Cyril of Barcelona

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Cyril Sieni (Cyril of Barcelona) (died after 1799) was a Spanish Capuchin and missionary bishop.

Life[edit]

Sieni was born in Catalonia.

In 1772 he was sent to New Orleans as vicar-general, by the Bishop of Santiago, Jose de Echeverria, within whose jurisdiction Louisiana then was.[1] Ecclesiastical and religious conditions were at that time very unsatisfactory. The mission was in charge of some Capuchins who were not always models of ecclesiastical virtue; their superior, Dagobert, reputed to be ignorant and corrupt, had aroused against Cyril the opposition both of Unzaga, the civil governor, and the people.

In the hope that a responsible episcopal authority would remove these obstacles, Father Cyril was made titular Bishop of Tricali, and auxiliary of Santiago. His delegated ecclesiastical authority extended over the seventeen parishes and twenty-one priests found in the territory now included in the States of Louisiana, Alabama, Florida, and those bordering on the western bank of the Mississippi as far as the Missouri River.

In 1772 he sent to St. Louis, then a hamlet of about two hundred inhabitants, its second pastor, Father Valentine. He also sent resident pastors (1781) to Pensacola and St. Augustine, Florida. During his administration, several Irish clergymen were sent to Bishop Sieni by Charles III of Spain, to minister to the religious needs of the English-speaking Catholics; to each of them the king assigned an annual salary of 350 dollars, besides paying their passage.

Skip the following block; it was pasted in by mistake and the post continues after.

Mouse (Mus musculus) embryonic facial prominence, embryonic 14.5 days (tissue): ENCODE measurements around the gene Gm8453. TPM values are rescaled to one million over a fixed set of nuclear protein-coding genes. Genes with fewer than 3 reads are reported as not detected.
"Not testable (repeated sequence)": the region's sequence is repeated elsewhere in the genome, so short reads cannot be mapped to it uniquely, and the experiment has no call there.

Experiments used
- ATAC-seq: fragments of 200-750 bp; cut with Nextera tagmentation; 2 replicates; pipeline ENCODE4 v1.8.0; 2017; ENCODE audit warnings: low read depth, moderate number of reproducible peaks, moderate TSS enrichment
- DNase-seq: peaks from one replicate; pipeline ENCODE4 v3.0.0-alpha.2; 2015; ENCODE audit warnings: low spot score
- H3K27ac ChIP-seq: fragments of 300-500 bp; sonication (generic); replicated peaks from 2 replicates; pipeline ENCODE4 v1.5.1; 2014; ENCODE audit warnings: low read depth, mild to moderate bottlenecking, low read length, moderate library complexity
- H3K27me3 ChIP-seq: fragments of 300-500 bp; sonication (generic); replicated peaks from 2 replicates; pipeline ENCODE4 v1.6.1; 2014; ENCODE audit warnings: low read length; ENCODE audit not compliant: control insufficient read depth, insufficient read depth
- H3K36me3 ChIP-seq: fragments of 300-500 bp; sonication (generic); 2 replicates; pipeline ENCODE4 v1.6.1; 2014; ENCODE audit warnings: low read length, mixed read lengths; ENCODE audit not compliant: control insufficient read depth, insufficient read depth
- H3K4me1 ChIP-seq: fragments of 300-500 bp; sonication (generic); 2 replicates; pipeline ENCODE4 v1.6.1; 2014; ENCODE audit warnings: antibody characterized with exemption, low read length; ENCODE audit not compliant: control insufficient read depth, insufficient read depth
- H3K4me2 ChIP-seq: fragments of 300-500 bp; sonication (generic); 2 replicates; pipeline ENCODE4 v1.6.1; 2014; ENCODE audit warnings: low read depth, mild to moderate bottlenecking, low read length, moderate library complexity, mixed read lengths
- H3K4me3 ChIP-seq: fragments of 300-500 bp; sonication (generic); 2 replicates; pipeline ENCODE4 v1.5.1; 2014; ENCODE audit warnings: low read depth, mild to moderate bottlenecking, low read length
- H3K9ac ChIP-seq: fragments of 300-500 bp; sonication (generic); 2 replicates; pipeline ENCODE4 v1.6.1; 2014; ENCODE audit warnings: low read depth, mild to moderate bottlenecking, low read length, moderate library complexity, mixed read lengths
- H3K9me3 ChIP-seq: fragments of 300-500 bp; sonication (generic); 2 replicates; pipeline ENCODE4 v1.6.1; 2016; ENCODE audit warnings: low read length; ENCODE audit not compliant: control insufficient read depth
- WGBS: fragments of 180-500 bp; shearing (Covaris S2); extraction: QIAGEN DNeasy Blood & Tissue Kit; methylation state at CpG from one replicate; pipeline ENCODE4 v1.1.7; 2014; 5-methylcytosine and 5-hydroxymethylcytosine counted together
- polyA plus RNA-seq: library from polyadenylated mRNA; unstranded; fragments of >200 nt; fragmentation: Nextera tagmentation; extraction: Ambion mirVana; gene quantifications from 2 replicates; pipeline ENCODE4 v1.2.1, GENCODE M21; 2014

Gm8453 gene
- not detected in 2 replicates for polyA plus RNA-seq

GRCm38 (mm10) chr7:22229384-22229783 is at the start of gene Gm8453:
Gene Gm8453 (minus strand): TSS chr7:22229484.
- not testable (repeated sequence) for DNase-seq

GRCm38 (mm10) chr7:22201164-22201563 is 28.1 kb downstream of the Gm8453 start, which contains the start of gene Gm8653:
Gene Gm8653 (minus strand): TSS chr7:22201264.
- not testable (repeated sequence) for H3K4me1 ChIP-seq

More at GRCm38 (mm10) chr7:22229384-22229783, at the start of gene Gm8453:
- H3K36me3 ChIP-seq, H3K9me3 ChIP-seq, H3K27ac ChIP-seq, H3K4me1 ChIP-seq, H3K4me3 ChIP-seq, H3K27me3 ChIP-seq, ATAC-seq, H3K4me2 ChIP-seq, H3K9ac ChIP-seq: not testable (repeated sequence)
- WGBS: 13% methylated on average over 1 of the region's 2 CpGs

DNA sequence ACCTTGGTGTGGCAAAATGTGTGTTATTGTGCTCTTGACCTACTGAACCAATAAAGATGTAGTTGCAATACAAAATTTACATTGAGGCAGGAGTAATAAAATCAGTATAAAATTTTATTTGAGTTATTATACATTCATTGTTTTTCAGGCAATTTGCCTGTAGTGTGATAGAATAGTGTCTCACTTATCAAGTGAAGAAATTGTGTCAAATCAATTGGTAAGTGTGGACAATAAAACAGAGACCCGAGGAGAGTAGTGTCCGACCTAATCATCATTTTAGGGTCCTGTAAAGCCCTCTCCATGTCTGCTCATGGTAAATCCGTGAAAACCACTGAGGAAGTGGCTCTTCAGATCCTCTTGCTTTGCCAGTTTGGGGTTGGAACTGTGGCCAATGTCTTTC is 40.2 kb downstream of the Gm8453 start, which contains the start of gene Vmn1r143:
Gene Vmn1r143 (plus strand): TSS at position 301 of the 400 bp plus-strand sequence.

In 1788 New Orleans was swept by a great conflagration, on which occasion the brick church of the city perished (it was rebuilt in 1794). He failed to restore ecclesiastical discipline, and displeased both Charles III and Trespalacios, Bishop of Havana, to whose care the mission was committed since 1787. Finally a royal order (1793) banished him to his native province. In 1799 he was still in Havana on his way to Spain. Hostile writers of his own day, followed by some modern historians, depict him in harsh colours.

References[edit]

  • Bachiller y Morales, A puntes (Havana, 1859);
  • Gayarre, A History of Louisiana (New Orleans, 1890);
  • Shea, Life and Times of the Most Rev. John Carroll (New York, 1888);
  • Fortier, A History of Louisiana (New Orleans, s.d.).

Notes[edit]

External links[edit]

 This article incorporates text from a publication now in the public domainHerbermann, Charles, ed. (1913). "article name needed". Catholic Encyclopedia. New York: Robert Appleton.